This meta-analysis examined the effectiveness and safety of metformin to prevent or treat weight gain and metabolic abnormalities associated with antipsychotic drugs. We systematically searched in both English- and Chinese-language databases for metformin randomized controlled clinical trials (RCTs) using placebo in patients taking antipsychotics. Twenty-one RCTs (11 published in English and 10 in Chinese) involving 1547 subjects (778 on metformin, 769 on placebo) were included in this meta-analysis. Metformin was significantly superior to placebo (standard mean differences, -0.69 to -0.51; P = 0.01-0.0001) in the primary outcome measures (body weight, body mass index, fasting glucose, fasting insulin, triglycerides, and total cholesterol). Metformin was significantly superior to placebo in some secondary outcome measures but not in others. Significantly higher frequencies of nausea/vomiting and diarrhea were found in the metformin group, but no differences were found in other adverse drug reactions. In the metformin group, the frequency of nausea/vomiting was 14%, and of diarrhea, 7%. Subgroup and sensitivity analyses demonstrated that primary outcomes were influenced by ethnicity, treatment style (intervention vs prevention), metformin dose, study duration, and mean age. Body weight standard mean difference was -0.91 (confidence interval [CI], -1.40 to -0.41) in 3 prevention RCTs in naive patients, -0.66 (CI, -1.02 to -0.30) in 5 intervention RCTs during the first year, and -0.50 (CI, -0.73 to -0.27) in 9 intervention RCTs in chronic patients. This meta-analysis suggests that adjunctive metformin is an effective, safe, and reasonable choice for antipsychotic-induced weight gain and metabolic abnormalities.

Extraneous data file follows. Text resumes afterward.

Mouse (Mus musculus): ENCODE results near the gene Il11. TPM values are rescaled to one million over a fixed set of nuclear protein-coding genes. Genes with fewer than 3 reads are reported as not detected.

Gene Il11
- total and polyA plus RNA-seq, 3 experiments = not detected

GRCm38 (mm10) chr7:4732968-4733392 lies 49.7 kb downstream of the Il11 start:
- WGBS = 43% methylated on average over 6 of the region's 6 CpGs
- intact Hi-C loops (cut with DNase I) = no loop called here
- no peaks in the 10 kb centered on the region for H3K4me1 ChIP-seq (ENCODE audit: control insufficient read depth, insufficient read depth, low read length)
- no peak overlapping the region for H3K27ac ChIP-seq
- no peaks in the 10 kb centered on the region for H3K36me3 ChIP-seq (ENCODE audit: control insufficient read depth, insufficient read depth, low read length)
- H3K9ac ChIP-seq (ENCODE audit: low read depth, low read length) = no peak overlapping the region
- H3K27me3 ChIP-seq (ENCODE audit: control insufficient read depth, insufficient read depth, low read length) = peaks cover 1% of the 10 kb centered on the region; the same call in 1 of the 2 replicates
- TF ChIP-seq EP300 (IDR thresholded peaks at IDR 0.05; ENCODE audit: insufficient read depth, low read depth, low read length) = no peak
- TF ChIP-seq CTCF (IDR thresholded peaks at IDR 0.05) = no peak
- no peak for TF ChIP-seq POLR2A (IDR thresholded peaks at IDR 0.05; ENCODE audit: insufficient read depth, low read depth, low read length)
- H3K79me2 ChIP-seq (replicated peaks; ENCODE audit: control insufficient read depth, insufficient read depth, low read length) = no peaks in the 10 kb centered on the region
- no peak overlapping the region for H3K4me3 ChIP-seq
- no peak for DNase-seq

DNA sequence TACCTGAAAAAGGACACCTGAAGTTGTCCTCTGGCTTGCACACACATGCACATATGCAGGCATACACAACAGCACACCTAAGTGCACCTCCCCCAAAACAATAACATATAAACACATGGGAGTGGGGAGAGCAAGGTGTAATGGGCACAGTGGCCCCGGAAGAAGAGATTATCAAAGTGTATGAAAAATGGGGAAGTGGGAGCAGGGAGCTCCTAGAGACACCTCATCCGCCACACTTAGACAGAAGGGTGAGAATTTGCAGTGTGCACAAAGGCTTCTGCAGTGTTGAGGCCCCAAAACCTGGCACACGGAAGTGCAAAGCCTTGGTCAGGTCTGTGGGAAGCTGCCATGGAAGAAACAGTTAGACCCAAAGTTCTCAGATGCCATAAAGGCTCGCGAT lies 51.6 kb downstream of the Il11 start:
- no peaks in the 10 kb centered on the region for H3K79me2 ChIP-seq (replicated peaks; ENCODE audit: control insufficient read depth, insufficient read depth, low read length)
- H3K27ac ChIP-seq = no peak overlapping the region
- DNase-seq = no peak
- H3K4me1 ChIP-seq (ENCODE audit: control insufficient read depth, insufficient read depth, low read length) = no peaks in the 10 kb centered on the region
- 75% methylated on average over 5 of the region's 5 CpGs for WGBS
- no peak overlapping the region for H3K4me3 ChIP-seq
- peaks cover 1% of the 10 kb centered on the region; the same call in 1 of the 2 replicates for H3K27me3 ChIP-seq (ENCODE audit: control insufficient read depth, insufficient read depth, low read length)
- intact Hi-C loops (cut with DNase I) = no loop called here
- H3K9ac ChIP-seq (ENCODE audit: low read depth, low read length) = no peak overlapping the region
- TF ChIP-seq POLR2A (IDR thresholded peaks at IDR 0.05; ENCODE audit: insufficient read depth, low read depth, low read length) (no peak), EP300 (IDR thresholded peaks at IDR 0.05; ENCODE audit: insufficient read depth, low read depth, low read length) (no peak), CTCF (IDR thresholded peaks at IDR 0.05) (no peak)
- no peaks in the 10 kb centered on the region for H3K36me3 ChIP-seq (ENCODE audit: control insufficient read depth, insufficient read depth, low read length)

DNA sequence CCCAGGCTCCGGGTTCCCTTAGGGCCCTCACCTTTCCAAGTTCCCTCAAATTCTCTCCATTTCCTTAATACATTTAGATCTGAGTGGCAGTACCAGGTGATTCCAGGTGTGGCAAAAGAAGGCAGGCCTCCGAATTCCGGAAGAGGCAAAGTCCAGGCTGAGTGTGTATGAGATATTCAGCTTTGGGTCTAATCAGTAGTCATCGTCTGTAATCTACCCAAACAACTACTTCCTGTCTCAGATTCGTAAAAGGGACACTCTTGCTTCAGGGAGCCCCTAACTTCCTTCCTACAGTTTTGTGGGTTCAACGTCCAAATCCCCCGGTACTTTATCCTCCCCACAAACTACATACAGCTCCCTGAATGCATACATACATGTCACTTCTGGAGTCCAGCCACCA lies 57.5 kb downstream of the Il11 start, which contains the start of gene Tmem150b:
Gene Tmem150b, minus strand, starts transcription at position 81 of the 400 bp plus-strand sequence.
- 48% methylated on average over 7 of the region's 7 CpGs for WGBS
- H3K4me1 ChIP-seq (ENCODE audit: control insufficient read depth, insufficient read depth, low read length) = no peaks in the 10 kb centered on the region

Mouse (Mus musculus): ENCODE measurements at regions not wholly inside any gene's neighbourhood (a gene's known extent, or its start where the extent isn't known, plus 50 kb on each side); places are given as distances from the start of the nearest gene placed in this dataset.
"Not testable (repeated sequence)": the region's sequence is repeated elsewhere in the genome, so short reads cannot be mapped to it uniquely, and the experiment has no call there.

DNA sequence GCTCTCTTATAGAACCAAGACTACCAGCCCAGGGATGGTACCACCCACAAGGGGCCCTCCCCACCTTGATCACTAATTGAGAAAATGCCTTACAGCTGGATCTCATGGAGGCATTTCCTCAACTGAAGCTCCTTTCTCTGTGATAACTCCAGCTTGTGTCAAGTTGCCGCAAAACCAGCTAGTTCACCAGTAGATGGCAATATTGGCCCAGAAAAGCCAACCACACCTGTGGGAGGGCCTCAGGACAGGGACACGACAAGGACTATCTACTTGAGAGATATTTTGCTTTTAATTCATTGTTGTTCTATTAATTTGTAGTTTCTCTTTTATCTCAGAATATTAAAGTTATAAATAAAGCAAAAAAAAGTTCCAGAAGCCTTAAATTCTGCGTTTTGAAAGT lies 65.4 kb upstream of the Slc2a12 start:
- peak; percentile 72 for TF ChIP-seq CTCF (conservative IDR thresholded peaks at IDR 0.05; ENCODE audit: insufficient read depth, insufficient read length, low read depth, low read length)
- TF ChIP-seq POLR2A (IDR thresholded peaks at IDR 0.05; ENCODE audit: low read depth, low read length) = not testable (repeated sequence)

|Number of pages||11|
|Journal||Journal of Clinical Psychopharmacology|
|State||Published - Oct 12 2015|
Bibliographical notePublisher Copyright:
© 2015 Wolters Kluwer Health, Inc. All rights reserved.
- metabolic abnormalities
- weight gain
ASJC Scopus subject areas
- Psychiatry and Mental health
- Pharmacology (medical)